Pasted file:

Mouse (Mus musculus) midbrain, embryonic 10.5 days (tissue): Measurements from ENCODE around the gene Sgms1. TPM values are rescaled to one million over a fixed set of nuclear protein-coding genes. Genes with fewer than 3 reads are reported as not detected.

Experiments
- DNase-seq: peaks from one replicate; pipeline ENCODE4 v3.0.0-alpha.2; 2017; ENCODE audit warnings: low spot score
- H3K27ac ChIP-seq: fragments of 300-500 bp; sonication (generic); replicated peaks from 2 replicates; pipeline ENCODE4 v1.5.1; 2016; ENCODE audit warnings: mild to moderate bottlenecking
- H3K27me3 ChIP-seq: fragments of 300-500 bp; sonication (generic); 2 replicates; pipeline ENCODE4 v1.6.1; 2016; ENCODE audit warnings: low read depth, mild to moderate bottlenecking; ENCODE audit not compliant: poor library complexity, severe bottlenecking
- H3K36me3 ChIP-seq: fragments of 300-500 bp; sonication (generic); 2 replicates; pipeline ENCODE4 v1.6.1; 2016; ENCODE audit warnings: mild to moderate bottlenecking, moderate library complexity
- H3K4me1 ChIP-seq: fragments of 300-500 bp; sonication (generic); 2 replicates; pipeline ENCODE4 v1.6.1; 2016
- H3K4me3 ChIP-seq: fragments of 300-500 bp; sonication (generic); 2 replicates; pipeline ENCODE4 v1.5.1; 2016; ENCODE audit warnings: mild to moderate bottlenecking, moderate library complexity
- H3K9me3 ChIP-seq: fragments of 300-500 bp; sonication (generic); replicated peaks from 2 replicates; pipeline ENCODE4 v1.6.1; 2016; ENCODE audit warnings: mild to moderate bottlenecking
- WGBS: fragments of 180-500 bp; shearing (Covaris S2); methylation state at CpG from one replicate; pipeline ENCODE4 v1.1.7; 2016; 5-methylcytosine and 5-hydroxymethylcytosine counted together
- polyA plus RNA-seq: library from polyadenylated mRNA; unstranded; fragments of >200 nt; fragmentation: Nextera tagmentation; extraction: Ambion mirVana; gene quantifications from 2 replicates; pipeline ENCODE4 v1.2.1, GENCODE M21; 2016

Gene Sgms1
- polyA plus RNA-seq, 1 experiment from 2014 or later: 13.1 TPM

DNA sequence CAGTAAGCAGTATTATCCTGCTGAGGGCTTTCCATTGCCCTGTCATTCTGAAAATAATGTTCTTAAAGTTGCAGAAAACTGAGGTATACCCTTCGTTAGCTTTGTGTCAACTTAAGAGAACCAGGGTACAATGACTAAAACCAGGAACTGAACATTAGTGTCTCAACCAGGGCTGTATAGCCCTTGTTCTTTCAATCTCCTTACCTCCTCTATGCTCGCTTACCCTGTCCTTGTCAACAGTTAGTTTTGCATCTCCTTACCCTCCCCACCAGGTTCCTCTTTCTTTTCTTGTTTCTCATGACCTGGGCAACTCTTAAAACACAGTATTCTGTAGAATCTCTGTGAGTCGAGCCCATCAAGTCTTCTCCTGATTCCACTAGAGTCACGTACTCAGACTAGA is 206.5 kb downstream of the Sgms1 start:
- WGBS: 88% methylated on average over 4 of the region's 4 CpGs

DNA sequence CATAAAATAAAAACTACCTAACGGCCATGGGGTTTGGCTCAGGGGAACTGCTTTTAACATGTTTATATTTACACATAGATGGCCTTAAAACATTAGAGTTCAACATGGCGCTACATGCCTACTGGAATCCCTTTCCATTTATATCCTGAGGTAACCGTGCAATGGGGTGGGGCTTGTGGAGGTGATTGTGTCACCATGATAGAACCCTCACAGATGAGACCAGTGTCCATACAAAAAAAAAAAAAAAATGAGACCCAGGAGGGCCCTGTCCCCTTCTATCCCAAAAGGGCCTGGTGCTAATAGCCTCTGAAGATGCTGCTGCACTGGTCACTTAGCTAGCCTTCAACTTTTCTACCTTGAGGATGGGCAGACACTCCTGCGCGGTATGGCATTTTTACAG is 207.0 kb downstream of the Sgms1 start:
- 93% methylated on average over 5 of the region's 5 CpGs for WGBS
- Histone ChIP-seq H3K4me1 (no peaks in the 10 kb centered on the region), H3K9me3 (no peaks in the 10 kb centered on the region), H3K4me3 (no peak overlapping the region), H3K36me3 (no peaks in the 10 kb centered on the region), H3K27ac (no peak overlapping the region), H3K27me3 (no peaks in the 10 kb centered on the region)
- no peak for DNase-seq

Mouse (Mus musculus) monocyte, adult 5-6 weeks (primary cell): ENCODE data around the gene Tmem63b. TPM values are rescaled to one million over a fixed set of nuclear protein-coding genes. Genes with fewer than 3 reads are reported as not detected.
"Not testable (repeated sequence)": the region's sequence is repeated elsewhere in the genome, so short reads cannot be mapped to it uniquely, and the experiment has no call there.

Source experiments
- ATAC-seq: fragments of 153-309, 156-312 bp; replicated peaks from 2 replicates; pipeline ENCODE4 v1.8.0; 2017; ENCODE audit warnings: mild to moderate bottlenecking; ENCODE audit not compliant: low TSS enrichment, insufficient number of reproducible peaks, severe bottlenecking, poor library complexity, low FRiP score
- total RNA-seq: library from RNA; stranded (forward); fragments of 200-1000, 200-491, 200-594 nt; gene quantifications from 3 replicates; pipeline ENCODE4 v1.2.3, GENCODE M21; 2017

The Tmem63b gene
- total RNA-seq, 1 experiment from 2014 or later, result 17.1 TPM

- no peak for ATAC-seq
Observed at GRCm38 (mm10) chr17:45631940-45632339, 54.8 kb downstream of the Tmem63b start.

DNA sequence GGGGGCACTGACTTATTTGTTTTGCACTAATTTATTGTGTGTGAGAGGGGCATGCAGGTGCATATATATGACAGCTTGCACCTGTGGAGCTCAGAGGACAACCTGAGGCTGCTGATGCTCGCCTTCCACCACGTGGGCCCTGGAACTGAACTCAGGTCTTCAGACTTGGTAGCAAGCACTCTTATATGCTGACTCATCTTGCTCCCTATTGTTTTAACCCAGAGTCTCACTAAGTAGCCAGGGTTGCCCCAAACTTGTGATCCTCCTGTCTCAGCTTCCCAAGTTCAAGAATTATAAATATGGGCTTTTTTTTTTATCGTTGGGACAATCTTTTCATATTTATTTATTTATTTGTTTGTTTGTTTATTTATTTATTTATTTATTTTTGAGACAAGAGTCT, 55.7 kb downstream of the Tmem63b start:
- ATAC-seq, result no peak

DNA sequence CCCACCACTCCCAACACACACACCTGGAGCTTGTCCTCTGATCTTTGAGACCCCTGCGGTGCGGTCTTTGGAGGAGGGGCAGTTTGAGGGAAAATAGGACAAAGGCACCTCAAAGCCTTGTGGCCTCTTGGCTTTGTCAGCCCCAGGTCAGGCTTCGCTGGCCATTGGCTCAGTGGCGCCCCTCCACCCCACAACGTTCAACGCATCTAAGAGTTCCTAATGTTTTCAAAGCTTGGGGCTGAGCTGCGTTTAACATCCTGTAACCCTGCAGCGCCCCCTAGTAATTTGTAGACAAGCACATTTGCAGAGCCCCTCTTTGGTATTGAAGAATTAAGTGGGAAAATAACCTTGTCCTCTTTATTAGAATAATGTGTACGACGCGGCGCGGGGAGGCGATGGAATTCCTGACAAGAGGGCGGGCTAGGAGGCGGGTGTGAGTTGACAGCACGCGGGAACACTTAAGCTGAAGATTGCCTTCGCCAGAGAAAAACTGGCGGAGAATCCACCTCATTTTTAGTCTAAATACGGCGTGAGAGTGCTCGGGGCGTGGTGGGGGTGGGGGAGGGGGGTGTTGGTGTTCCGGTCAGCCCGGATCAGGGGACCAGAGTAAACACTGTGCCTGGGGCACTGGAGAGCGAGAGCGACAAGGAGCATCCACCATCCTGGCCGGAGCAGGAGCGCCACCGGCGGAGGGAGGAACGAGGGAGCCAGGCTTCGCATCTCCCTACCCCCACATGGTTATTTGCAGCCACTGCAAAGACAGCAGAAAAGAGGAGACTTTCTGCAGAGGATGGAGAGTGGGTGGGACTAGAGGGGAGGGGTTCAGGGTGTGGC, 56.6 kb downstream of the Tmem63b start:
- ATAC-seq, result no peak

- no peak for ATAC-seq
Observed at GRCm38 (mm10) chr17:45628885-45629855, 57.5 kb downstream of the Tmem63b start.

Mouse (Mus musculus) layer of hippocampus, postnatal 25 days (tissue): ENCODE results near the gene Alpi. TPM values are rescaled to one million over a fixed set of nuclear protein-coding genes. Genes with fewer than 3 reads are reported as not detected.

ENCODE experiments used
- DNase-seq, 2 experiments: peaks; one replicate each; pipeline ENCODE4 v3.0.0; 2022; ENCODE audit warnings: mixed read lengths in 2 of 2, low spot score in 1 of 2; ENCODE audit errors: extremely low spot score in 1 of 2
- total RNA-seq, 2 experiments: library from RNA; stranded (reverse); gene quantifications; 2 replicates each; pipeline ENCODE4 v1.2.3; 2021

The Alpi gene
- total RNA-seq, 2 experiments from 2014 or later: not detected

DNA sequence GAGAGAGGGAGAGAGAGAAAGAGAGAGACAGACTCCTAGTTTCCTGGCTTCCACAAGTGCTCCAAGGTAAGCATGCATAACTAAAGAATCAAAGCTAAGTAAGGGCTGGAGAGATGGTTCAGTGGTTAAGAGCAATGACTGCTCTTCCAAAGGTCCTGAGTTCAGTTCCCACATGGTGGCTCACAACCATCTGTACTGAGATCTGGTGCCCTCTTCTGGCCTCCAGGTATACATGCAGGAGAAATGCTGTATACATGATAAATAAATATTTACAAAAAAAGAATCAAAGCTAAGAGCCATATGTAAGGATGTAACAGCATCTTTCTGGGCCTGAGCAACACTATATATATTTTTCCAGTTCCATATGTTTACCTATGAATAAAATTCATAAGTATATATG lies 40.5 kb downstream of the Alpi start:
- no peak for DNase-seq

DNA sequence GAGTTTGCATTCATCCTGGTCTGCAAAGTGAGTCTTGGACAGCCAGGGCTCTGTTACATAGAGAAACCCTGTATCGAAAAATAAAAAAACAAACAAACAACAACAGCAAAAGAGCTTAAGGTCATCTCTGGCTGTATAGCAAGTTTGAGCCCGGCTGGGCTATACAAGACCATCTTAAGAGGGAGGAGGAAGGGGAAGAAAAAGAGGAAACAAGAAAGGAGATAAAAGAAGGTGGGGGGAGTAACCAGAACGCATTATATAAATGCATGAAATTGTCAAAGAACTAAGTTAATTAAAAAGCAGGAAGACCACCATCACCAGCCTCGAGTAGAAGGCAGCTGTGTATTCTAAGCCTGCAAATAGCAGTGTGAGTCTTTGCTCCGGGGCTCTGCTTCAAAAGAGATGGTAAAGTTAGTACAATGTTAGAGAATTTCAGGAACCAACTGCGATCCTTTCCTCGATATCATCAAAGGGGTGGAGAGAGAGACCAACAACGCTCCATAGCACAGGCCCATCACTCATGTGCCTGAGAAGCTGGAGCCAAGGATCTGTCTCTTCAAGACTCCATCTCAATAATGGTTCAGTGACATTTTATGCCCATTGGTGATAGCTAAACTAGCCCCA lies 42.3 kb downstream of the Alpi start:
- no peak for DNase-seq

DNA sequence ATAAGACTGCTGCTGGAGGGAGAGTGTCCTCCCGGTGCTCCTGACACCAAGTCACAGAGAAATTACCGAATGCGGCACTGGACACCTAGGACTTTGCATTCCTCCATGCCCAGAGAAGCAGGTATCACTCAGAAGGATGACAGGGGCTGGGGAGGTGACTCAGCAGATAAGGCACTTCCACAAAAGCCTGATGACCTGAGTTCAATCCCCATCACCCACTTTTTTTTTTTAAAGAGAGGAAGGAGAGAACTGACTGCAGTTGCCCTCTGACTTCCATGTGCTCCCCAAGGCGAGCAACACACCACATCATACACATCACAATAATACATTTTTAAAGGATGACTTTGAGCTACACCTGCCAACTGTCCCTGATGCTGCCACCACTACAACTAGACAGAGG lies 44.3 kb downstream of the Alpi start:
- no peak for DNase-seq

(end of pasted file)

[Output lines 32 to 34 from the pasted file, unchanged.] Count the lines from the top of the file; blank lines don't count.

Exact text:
- ATAC-seq, result no peak

- no peak for ATAC-seq
Observed at GRCm38 (mm10) chr17:45628885-45629855, 57.5 kb downstream of the Tmem63b start.